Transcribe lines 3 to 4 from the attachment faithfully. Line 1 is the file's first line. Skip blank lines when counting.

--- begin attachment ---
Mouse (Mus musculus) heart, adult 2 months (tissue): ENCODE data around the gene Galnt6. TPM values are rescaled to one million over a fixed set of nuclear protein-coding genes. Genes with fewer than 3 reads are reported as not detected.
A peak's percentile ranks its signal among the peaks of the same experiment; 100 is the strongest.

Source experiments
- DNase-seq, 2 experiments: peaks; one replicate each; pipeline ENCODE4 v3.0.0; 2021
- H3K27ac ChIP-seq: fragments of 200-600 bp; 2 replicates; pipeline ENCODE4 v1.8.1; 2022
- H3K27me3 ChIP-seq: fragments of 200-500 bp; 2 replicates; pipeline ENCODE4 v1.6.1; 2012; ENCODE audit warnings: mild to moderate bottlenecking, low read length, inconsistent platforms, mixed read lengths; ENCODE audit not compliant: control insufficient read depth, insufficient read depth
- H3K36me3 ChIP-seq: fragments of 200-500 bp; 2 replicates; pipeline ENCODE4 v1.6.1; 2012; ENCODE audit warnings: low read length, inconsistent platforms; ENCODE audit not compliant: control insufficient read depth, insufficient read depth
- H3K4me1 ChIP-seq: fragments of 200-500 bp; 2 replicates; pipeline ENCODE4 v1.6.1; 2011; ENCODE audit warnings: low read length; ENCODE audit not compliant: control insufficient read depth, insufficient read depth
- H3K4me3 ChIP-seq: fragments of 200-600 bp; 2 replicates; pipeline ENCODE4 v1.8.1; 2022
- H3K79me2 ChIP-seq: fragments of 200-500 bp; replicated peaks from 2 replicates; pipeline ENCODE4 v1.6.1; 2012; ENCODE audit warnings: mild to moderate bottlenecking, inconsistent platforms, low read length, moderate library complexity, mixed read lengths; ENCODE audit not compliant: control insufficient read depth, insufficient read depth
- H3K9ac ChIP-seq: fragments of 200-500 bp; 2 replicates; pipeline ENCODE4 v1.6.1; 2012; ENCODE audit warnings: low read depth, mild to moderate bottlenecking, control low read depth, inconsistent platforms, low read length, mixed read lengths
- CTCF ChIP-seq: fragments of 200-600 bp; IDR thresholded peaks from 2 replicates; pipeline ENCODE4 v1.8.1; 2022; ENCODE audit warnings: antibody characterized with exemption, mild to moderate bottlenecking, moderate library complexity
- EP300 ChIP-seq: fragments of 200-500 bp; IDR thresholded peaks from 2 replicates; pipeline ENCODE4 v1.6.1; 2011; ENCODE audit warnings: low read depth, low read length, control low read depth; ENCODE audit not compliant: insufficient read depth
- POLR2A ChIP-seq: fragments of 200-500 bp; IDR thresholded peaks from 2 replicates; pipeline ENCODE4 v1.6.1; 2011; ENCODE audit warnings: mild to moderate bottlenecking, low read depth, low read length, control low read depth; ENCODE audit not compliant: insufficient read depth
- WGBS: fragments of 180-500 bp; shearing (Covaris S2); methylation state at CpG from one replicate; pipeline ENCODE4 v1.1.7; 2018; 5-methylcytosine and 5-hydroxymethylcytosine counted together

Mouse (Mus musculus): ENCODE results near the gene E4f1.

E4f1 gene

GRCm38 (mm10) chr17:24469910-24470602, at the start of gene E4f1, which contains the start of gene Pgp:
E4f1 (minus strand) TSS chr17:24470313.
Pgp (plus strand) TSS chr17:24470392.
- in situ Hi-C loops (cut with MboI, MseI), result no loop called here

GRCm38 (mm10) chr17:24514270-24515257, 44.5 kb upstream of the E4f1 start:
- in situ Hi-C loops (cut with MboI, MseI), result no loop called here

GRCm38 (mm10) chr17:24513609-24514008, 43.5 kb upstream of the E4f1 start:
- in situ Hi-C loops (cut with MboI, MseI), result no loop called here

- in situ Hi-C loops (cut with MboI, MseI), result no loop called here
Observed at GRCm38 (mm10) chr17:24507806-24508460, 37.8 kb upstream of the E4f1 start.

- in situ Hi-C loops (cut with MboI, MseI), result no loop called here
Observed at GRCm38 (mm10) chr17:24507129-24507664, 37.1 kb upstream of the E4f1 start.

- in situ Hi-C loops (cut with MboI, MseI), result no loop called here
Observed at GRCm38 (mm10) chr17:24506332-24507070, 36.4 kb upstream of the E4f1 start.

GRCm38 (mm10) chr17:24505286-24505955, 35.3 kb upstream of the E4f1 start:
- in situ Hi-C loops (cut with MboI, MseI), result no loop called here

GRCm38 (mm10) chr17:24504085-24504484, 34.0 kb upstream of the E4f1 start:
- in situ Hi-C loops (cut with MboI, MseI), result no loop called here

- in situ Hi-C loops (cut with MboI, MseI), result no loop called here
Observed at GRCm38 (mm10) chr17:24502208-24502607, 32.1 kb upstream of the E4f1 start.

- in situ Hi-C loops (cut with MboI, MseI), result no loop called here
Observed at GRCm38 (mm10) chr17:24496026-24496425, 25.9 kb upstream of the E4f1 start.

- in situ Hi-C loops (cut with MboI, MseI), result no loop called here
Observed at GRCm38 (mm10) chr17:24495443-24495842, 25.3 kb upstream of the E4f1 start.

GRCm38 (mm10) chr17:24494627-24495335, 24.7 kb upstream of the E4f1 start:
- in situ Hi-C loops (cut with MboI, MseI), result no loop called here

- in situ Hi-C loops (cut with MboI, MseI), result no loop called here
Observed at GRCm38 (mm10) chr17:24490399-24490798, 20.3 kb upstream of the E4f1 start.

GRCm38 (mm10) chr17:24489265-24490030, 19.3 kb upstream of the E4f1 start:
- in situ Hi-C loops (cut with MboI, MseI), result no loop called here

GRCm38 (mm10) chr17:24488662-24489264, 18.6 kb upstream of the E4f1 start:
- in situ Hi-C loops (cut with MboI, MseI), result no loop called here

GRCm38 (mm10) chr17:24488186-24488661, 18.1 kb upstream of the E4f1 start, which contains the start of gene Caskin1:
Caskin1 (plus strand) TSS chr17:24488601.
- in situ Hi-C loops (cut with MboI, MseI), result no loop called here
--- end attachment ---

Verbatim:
Source experiments
- DNase-seq, 2 experiments: peaks; one replicate each; pipeline ENCODE4 v3.0.0; 2021